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Guest commentary

Protectionism is result, not cause, of unemployment

Chuck • Kelly • November 28, 2010

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Apologists for America's wealthy and powerful have convinced voters that tariffs and governmental protections of our nation's industries and their workers are bad for the economy. They blame the Smoot-Hawley tariff and progressive economic policies of the 1930s for the Great Depression, despite the fact that the stock market crash occurred in 1929.

They deliberately mistake effects with causes. Tariffs did not cause the loss of jobs in the U.S. in the 1930s. Quite the opposite. A bad world economy, the disastrous loss of jobs and civil unrest led to tariffs. Desperate governments felt forced to act in the best interests of their workers — versus their investors — for a change. Protectionism was the result of the main cause of the Depression: too much money in too few hands, and tapped-out world consumers.

The same sequence is happening today. Growing unemployment and civil disruptions across the developed world are resulting in currency wars between countries that are trying to protect the few labor intensive industries they have left. In a desperate measure to stimulate our own economy, the U.S. is trying to devalue its currency, which would make its products cheaper on the world market. In other words, we're beginning to do what China has been doing for years.

China has been buying dollars, 15 billion to 30 billion a month, thus raising the value of the dollar relative to other currencies, and effectively imposing a 12 to 24 percent tariff on American exports. The benefit to China — when combined with its low-wage workers — is a 10 percent growth rate and a booming economy. When China uses currency manipulation, subsidies and its low wages to gain industries and jobs, it's at the direct expense of America's workers, and a windfall to the world's speculators who have invested in China.

Result: a rising stock market in the U.S., and middle- and low-income workers who are losing their homes and standard of living. The growing consensus on Wall Street is that the stock market will continue to thrive for the short term, but the weakened dollar, chronic unemployment, and rising commodity prices (because of developing nations' demand), will eventually cause rampant inflation and an economic disaster for the U.S.

When disaster hits, you can count on spin-doctors for the anti-government, pro-corporate advocates — who caused all this to happen — to blame the abandonment of free market principles as the cause. (They define a free market as one in which corporations are free to locate in any country with low wages, few or no worker protections, and few environmental protections.) As memories fade in the future, they'll do their best to convince voters that defensive U.S. economic actions — such as currency manipulation and tariffs to protect jobs against low-wage nations — caused the disaster, instead of what has been happening from 1980 to today.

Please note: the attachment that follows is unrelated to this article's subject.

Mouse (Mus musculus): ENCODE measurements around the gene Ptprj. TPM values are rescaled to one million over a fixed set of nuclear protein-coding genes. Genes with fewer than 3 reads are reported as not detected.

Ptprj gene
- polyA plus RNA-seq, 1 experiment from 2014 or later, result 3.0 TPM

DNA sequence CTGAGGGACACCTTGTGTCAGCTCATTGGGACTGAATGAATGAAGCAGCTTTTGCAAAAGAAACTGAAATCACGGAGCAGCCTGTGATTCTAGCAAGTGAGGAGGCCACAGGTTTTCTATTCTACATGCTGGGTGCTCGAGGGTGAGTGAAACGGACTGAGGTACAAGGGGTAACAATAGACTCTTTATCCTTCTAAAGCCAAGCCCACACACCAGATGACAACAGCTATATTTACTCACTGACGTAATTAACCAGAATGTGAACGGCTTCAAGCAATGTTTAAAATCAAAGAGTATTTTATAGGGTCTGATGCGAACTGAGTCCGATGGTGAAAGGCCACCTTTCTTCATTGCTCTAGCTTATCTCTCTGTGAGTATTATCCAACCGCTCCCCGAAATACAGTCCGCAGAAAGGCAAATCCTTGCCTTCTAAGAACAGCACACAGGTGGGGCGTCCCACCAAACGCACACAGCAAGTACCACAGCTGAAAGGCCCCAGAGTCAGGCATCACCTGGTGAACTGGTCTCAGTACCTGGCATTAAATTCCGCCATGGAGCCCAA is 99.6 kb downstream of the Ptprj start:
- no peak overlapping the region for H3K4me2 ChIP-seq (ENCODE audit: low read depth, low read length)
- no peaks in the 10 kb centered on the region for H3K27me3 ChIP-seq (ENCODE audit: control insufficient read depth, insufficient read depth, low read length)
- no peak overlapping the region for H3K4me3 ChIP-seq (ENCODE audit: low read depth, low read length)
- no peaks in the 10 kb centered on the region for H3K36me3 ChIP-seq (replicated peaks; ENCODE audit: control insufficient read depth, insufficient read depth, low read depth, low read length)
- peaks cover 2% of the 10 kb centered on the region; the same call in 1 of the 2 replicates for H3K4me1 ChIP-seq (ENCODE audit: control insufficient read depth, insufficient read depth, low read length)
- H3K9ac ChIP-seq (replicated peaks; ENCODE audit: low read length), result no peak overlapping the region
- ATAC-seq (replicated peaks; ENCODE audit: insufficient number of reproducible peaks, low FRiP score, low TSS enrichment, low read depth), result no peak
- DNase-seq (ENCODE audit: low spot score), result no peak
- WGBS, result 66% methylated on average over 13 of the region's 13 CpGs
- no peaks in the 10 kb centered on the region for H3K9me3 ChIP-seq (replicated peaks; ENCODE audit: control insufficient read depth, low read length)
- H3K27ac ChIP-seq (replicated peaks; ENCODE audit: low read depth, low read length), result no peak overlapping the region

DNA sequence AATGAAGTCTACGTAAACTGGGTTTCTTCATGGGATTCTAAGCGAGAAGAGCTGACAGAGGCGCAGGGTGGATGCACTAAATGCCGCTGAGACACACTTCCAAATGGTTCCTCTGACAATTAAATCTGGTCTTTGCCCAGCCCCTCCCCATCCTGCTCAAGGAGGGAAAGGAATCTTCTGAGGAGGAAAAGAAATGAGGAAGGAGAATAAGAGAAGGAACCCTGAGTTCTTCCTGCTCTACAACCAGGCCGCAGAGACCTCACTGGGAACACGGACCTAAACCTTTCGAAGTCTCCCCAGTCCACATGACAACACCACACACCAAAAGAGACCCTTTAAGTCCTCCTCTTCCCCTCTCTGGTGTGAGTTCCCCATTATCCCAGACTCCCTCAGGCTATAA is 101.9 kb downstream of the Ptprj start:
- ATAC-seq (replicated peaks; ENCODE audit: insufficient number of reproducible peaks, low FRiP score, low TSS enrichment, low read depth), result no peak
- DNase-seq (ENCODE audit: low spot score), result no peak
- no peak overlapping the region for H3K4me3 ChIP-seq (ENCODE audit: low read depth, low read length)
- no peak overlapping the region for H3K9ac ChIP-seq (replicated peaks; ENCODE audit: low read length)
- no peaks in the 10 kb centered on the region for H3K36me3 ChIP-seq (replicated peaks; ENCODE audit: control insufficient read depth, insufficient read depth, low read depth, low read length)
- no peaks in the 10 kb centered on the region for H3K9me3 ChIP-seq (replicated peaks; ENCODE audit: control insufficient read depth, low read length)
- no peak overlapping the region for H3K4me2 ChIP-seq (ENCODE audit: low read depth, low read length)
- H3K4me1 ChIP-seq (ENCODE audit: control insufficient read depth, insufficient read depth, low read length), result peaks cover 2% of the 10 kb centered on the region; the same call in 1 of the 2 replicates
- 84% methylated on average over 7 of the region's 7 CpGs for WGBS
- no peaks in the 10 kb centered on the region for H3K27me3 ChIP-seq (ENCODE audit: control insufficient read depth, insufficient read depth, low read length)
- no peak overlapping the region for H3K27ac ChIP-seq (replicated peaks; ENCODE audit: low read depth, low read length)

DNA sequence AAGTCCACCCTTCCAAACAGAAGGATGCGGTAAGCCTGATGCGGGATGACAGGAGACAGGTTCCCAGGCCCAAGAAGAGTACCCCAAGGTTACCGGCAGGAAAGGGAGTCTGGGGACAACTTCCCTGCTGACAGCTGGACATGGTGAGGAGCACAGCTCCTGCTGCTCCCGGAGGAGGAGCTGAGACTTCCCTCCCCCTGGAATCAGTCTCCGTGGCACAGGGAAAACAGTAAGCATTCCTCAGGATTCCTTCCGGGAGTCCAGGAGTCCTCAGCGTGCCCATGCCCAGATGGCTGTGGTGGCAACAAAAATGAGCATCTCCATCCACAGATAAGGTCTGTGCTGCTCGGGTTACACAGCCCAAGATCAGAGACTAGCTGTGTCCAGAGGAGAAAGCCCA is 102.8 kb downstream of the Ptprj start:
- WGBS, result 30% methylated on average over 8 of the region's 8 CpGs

We've gone through three decades of rising stock markets and stagnant or declining wages. Billionaires are proliferating, corporations are flush with cash and gobbling each other up, the middle-class is declining into oblivion, and the poor are becoming increasingly desperate.

The cause of the Great Depression wasn't a shortage of money in the hands of investors; it was a shortage of purchasing power in the hands of consumers. Same is true today. The top 2 percent of Americans — but especially the top one tenth of one percent of Americans — have become a new class of royalty.

They're maintaining their status by investing money in the low-wage developing world instead of the U.S., thereby threatening the survival of domestic manufacturers that have already reduced their labor costs to the bare bone. These are the same people Republicans and Blue Dog Democrats want to give tax breaks to, under the absurd pretext of reducing the deficit by stimulating investment.

It's time to face a distasteful reality. American investors, as they did in the 1930s, have stopped creating new, well-paid jobs in the U.S. Not only that, they've now become a definite threat to our economic survival by aiding, and profiting from, our low-wage competition from abroad.

Just as it did between 1932 and 1947, it will be up to our federal government to create jobs — at least until the economy recovers to the point where American consumers are making the decent incomes that attract investment in this country. It also will need to protect new industrial jobs from low-wage competition, as it did for most of the past century when our country led the world, both economically and in industrial production.

Charles M. Kelly is a retired management consultant living in Burnsville and is author of The Destructive Achiever; power and ethics in the American corporation and Farewell Fantasyland; time for economic and political reality. He can be reached at

Return to Kelly's home page, In Defense of Democratic Capitalism

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